Seatrade Maritime is part of the Informa Markets Division of Informa PLC

This site is operated by a business or businesses owned by Informa PLC and all copyright resides with them. Informa PLC's registered office is 5 Howick Place, London SW1P 1WG. Registered in England and Wales. Number 8860726.

Wallem boss warns of 'misguided' attempts to replace seafarers with machines

FRank Coles
As the shipping industry celebrates the International Maritime Organization's Day of the Seafarer Wallem ceo Frank Coles has warned against “misguided” attempts to replace people with machines.

In a message from Wallem for the International Day of the Seafarer Coles said the company would continue to invest in training and technology that would enable seafarers and their colleagues ashore to succeed.

“We do this in support of the ‘human element’ that is celebrated on this special day, yet so often becomes the scapegoat when something goes wrong at sea. We also do so at a time when the fervour surrounding digitalisation and automation sometimes appears to suggest that crews represent an obstacle to efficient fleet operations that would be better eradicated,” Coles stated.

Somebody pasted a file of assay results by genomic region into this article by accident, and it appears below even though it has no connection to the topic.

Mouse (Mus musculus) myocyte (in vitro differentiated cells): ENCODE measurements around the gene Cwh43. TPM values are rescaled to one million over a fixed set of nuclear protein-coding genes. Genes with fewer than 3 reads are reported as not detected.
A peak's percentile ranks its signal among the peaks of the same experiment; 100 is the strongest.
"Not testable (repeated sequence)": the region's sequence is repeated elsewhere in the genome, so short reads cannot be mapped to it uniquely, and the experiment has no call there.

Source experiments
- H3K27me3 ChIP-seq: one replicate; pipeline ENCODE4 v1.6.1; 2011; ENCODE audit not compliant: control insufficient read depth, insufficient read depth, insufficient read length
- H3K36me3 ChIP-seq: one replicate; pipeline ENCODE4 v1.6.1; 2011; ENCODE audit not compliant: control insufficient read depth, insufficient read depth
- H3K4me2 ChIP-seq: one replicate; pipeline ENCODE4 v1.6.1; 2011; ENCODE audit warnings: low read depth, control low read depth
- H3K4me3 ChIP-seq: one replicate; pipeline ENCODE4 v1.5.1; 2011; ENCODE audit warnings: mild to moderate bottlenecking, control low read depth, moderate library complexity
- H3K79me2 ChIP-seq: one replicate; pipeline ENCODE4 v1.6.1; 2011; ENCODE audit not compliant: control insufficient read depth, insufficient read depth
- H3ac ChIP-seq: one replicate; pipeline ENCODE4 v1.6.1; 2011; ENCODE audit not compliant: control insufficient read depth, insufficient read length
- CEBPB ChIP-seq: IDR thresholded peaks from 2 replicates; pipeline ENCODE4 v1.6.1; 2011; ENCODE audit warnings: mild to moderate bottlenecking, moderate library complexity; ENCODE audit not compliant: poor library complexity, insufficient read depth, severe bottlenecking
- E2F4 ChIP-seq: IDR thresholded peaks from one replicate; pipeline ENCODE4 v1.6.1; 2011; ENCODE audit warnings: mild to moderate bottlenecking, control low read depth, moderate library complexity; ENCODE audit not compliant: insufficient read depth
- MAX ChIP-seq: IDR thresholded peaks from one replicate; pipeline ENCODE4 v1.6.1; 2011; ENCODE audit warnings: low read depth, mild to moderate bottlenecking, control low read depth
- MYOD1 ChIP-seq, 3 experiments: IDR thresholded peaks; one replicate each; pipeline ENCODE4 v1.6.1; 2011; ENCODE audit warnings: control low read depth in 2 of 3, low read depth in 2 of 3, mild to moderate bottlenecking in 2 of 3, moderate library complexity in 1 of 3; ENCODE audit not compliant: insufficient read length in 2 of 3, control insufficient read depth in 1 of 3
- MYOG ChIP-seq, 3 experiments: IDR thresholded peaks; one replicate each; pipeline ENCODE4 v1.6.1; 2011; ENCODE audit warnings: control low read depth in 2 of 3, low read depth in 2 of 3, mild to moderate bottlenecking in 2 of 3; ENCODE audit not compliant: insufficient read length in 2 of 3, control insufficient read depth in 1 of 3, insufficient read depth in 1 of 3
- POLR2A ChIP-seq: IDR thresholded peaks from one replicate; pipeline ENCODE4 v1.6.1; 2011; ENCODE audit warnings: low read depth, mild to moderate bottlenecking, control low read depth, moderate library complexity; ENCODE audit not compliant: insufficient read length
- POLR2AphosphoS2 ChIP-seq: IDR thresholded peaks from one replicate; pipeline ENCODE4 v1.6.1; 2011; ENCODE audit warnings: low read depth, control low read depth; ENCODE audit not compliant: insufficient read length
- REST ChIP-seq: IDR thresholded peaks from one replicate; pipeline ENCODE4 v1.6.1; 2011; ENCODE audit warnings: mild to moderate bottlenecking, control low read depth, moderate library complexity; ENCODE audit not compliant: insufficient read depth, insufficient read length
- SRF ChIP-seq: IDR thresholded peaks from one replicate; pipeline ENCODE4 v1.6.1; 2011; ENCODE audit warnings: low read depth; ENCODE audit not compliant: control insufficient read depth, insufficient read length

While he said that new technology had important role to play but that undervaluing crews was demoralising and based on a misconception.

“But attempting to supplant people with machines is misguided; it’s time to drop simplistic suggestions that a diligent watch-officer can be replaced with a CCTV camera, or notions that an algorithm can respond in ways comparable to an experienced superintendent. Instead, let’s focus on deploying technology in ways that help crew perform better. Technology must support and empower, not subtract and hinder.”

As well as valuing the role of the seafarer in times of technological change Coles noted that this year's Day of the Seafarer shone a light on the opportunities for women at sea with it estimated just 2% of seafarers are female.

“I am pleased to report that Wallem remains one of the biggest employers of women seafarers. They are spread evenly across the ranks, but are particularly well represented among 2nd and 3rd officers and engineers,” he said.

“As crew shortages become more acute, it is ridiculous to disregard half the pool of possible candidates on the basis of gender. Our experience is that women seafarers want to be treated no differently from their male colleagues and to be judged solely for the work they do.”